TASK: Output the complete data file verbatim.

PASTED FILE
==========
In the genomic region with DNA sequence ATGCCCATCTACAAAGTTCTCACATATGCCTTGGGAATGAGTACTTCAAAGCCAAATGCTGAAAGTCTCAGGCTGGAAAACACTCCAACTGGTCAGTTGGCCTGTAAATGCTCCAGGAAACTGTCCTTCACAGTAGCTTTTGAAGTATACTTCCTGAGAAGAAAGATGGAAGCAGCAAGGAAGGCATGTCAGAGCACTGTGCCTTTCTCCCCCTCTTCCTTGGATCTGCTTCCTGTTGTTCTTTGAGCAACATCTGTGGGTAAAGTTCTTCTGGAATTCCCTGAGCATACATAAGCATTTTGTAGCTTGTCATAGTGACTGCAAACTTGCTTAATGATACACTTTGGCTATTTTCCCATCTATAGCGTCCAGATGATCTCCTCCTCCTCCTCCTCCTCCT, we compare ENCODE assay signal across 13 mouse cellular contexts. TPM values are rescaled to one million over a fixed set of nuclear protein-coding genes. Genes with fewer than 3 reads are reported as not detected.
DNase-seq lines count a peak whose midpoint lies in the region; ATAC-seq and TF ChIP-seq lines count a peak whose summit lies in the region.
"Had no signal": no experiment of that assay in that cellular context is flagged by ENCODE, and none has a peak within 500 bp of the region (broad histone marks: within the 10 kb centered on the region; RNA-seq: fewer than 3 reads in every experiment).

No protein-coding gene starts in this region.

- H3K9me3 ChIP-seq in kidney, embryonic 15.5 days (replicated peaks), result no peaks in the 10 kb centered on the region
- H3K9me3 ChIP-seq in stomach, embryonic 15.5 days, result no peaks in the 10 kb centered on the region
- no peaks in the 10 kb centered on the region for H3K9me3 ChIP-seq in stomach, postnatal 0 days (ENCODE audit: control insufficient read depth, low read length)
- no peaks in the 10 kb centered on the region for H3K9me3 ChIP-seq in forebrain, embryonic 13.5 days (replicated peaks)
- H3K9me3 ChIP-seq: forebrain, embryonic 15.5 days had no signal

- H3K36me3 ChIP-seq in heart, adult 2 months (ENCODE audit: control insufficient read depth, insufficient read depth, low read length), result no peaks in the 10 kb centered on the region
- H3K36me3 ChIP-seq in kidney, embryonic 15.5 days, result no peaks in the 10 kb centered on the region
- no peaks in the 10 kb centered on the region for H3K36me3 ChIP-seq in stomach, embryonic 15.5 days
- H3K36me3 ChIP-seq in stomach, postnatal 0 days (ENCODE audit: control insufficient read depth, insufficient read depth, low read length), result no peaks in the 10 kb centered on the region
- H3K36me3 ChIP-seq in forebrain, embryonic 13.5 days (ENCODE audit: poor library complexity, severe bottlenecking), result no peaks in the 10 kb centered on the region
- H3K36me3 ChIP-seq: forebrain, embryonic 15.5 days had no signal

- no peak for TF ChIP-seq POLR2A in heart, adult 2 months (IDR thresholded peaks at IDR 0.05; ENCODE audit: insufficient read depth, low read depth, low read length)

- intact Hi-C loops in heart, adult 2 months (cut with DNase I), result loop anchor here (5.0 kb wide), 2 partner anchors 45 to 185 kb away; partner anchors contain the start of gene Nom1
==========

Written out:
In the genomic region with DNA sequence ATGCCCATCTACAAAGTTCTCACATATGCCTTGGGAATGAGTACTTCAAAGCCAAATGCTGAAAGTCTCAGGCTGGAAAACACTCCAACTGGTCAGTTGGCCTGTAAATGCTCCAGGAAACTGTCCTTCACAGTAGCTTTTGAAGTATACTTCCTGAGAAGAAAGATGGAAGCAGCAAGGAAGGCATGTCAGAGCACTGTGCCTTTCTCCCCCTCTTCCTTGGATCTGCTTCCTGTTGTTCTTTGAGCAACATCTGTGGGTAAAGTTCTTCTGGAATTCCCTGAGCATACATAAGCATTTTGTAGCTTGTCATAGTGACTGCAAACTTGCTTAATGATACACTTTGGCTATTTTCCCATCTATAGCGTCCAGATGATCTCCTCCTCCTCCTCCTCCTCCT, we compare ENCODE assay signal across 13 mouse cellular contexts. TPM values are rescaled to one million over a fixed set of nuclear protein-coding genes. Genes with fewer than 3 reads are reported as not detected.
DNase-seq lines count a peak whose midpoint lies in the region; ATAC-seq and TF ChIP-seq lines count a peak whose summit lies in the region.
"Had no signal": no experiment of that assay in that cellular context is flagged by ENCODE, and none has a peak within 500 bp of the region (broad histone marks: within the 10 kb centered on the region; RNA-seq: fewer than 3 reads in every experiment).

No protein-coding gene starts in this region.

- H3K9me3 ChIP-seq in kidney, embryonic 15.5 days (replicated peaks), result no peaks in the 10 kb centered on the region
- H3K9me3 ChIP-seq in stomach, embryonic 15.5 days, result no peaks in the 10 kb centered on the region
- no peaks in the 10 kb centered on the region for H3K9me3 ChIP-seq in stomach, postnatal 0 days (ENCODE audit: control insufficient read depth, low read length)
- no peaks in the 10 kb centered on the region for H3K9me3 ChIP-seq in forebrain, embryonic 13.5 days (replicated peaks)
- H3K9me3 ChIP-seq: forebrain, embryonic 15.5 days had no signal

- H3K36me3 ChIP-seq in heart, adult 2 months (ENCODE audit: control insufficient read depth, insufficient read depth, low read length), result no peaks in the 10 kb centered on the region
- H3K36me3 ChIP-seq in kidney, embryonic 15.5 days, result no peaks in the 10 kb centered on the region
- no peaks in the 10 kb centered on the region for H3K36me3 ChIP-seq in stomach, embryonic 15.5 days
- H3K36me3 ChIP-seq in stomach, postnatal 0 days (ENCODE audit: control insufficient read depth, insufficient read depth, low read length), result no peaks in the 10 kb centered on the region
- H3K36me3 ChIP-seq in forebrain, embryonic 13.5 days (ENCODE audit: poor library complexity, severe bottlenecking), result no peaks in the 10 kb centered on the region
- H3K36me3 ChIP-seq: forebrain, embryonic 15.5 days had no signal

- no peak for TF ChIP-seq POLR2A in heart, adult 2 months (IDR thresholded peaks at IDR 0.05; ENCODE audit: insufficient read depth, low read depth, low read length)

- intact Hi-C loops in heart, adult 2 months (cut with DNase I), result loop anchor here (5.0 kb wide), 2 partner anchors 45 to 185 kb away; partner anchors contain the start of gene Nom1